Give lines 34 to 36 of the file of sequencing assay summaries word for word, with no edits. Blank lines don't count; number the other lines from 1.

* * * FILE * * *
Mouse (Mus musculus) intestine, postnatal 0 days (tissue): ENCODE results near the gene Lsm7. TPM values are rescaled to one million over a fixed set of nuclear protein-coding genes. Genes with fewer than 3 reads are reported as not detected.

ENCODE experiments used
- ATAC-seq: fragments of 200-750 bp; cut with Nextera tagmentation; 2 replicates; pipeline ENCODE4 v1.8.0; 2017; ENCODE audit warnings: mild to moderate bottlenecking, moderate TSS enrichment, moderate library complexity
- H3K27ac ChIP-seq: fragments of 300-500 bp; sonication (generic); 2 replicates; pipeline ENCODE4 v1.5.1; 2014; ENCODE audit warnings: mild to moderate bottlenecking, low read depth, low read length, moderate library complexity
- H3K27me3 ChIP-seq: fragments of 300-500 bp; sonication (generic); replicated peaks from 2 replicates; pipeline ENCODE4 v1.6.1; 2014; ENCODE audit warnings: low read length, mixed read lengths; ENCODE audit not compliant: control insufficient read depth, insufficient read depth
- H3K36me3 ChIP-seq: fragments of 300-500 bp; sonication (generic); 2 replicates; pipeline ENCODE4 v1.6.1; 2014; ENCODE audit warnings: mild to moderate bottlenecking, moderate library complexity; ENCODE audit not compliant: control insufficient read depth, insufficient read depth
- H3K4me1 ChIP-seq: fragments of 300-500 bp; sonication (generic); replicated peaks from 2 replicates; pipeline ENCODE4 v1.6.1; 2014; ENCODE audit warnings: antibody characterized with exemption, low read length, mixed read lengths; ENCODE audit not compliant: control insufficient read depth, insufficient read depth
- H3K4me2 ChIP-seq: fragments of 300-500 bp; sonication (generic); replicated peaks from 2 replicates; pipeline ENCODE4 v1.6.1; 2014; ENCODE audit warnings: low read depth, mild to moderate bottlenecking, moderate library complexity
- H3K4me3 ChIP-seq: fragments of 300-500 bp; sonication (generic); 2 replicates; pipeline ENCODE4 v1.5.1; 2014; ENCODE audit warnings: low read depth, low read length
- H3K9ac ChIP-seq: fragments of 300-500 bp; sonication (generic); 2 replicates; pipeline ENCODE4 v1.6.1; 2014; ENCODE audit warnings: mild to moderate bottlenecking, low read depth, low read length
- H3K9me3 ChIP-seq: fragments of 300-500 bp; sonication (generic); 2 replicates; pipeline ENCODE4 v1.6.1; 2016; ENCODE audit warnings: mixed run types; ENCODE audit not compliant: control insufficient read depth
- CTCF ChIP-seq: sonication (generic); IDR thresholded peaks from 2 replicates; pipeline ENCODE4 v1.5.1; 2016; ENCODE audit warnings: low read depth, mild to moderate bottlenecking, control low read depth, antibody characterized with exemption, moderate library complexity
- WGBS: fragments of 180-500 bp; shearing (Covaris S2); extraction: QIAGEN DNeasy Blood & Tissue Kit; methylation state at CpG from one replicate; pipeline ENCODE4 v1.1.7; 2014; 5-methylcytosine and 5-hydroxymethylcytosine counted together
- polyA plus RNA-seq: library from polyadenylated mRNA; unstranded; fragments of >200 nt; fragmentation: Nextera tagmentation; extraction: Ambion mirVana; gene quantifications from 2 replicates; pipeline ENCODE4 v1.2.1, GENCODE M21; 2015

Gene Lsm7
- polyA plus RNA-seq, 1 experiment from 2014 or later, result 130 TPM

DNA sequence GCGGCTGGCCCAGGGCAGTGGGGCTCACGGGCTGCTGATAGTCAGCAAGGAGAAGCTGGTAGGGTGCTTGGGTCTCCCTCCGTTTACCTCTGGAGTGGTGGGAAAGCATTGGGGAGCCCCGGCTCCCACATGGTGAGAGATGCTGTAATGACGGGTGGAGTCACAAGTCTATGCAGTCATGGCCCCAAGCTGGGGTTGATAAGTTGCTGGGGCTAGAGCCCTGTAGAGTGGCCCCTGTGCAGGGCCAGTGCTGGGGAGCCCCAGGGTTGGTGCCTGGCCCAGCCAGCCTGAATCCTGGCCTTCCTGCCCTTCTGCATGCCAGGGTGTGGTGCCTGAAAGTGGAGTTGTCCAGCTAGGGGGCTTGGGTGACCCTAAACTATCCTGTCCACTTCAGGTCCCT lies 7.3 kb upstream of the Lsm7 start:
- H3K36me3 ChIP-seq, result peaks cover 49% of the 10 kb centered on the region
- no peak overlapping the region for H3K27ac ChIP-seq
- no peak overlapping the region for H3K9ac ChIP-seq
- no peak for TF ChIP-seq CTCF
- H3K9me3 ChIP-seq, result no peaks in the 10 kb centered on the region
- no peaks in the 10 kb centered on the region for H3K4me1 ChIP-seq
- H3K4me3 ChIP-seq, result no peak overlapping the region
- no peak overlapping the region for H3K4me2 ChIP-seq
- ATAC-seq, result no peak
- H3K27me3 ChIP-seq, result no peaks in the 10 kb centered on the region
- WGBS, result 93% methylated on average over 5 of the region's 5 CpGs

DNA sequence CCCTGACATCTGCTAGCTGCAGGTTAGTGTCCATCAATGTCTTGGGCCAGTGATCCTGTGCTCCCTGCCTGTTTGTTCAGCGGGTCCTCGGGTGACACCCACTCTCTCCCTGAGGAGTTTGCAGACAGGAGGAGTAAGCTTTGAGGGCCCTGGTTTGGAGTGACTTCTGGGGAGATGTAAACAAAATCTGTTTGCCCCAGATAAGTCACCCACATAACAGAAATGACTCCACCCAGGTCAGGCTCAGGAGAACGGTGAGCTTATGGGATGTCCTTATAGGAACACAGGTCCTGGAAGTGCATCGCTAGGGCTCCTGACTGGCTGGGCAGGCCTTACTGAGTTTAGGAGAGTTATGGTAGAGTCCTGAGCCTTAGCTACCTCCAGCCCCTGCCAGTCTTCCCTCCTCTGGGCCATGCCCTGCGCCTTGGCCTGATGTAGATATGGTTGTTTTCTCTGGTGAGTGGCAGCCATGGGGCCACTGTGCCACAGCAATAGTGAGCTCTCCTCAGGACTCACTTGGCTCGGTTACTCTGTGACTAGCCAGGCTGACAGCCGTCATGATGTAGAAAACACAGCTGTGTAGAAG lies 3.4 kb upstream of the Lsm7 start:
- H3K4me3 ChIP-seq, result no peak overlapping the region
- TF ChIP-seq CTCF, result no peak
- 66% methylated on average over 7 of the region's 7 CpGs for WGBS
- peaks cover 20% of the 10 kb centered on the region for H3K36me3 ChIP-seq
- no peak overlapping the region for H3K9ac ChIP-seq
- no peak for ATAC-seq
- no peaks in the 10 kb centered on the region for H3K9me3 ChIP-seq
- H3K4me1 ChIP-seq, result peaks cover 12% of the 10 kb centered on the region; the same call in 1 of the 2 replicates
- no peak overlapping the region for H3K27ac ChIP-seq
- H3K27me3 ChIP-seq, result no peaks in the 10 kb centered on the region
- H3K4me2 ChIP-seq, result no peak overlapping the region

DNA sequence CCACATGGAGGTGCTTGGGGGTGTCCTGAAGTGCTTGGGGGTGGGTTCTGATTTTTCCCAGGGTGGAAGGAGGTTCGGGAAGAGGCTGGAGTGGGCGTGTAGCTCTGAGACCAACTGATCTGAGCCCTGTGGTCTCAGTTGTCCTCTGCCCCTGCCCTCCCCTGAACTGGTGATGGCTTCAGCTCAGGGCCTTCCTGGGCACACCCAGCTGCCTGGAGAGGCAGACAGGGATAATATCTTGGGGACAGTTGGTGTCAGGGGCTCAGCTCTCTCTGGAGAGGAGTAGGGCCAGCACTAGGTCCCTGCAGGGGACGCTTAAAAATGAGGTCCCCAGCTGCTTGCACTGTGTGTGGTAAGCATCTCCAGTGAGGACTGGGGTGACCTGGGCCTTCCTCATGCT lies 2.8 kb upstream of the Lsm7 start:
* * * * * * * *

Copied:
- no peak overlapping the region for H3K9ac ChIP-seq
- no peak for ATAC-seq
- no peaks in the 10 kb centered on the region for H3K9me3 ChIP-seq